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Summary:

I’ve been on somewhat of an OS X productivity tools kick lately, with posts on EventBox, Mindnode and Manhour. So I’m going to round out that journey with a quick peek at a useful little tool that was recently brought to my attention, Sentinel Design Group’s […]

I’ve been on somewhat of an OS X productivity tools kick lately, with posts on EventBox, Mindnode and Manhour. So I’m going to round out that journey with a quick peek at a useful little tool that was recently brought to my attention, Sentinel Design Group’s Serverskine.

You may support any number of web servers for your own projects or for your clients, and keeping track of account names, URLs, passwords, etc. can be tricky. Serverskine provides a notebook for storing your credentials for each account.

The free application groups each server’s credentials into server, FTP, database, hosting provider and domain provider subsets, enabling one-click access to remotely-hosted control panels and suppliers’ web sites, as well as the server in question.

Sadly, the application lacks some essential extensibility. For example, the ability to add groups for commonly installed applications, such as Movable Type, would be welcome.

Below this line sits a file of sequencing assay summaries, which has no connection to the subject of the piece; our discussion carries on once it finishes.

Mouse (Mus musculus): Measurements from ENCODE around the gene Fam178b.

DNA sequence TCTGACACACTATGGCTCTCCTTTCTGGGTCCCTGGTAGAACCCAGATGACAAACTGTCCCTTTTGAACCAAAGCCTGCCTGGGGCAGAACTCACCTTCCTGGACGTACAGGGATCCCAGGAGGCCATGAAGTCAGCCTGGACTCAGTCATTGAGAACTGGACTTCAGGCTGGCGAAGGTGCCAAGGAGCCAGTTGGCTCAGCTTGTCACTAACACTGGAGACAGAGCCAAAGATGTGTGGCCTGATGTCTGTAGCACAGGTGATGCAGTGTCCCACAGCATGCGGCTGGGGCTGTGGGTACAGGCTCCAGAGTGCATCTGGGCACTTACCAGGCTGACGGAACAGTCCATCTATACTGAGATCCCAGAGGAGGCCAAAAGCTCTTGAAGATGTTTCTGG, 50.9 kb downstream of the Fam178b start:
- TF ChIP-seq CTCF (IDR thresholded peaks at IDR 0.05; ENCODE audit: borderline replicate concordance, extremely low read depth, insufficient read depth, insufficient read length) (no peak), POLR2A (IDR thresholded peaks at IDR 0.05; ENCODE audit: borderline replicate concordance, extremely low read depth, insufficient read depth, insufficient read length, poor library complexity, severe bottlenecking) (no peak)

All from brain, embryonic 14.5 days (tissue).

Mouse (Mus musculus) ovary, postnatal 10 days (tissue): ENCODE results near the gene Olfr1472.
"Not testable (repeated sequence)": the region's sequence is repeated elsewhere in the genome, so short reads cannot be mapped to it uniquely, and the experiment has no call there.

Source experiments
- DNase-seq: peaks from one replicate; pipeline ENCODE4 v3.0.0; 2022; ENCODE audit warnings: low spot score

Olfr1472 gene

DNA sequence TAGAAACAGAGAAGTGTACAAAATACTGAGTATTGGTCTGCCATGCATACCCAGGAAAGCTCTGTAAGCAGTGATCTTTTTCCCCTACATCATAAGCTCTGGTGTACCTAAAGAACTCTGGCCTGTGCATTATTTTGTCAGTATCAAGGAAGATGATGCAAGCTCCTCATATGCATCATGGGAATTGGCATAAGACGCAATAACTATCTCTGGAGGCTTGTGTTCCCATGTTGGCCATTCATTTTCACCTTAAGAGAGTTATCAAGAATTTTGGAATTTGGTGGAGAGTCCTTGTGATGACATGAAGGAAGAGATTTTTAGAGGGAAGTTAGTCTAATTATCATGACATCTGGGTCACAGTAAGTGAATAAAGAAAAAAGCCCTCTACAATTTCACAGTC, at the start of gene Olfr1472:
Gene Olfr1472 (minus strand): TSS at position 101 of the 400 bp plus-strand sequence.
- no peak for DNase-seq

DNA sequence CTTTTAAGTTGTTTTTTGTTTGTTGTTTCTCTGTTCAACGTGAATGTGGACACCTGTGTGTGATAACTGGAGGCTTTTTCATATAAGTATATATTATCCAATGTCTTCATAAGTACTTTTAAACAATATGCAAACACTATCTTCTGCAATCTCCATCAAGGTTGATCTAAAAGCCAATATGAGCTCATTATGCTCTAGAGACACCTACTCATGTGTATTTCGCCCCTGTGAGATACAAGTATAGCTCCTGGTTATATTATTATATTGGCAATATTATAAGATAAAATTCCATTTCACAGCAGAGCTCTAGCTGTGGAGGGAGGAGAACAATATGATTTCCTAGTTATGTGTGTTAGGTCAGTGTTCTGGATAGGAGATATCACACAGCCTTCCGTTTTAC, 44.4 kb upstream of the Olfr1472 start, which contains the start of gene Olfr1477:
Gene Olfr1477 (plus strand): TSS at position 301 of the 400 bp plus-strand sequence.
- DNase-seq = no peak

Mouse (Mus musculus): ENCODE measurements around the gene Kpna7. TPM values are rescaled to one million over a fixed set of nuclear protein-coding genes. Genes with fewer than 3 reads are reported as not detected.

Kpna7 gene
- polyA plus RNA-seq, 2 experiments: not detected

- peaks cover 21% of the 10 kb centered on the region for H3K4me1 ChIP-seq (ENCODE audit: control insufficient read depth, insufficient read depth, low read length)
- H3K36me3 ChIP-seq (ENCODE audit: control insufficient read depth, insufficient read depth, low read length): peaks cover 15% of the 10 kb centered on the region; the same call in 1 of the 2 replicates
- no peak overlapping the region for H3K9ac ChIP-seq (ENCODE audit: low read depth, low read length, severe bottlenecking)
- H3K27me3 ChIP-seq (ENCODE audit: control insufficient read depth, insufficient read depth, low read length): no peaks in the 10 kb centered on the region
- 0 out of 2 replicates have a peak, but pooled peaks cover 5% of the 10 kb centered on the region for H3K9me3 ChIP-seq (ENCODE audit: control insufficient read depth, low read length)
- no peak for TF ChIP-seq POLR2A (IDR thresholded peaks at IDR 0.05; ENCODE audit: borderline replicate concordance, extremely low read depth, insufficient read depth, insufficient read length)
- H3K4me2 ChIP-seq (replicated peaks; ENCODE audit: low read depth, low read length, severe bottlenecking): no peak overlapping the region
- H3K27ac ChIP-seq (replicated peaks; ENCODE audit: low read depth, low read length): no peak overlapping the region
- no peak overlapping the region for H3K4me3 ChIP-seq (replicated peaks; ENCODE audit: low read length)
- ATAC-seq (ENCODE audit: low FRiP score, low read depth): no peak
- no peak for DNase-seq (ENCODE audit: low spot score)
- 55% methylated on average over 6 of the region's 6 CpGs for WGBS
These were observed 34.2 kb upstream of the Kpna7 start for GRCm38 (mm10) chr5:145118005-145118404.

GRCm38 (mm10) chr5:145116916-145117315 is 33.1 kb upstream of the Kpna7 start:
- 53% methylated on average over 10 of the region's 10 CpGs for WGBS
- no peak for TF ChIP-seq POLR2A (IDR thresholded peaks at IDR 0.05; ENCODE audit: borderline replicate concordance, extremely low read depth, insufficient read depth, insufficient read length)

Serverskine stores its data as binary, SQL or XML files. Somewhat worryingly, the latter pair of formats store passwords in clear text; similarly, there’s no way to secure the entire database with any form of authentication. And Serverskine takes no advantage of being a native OS X application.

Interestingly, the creators of Serverskine — the Sentinel Design Group — developed it as an internal tool for tracking and storing server credentials, recently flipping to a public release to share their creation with the wider world. They may want to consider creating it as an extensible web-based service as a way to overcome its current shortcomings but maintain its utility.

Serverskine is neither clever nor sophisticated, but it is a useful server configurations notebook, and it’s free.

What do you use for managing server credentials?

  1. I loves me some KeepassX.

    It’s similar to Serverskine in many ways and is pretty easy to share a database simply by storing it on a shared volume.

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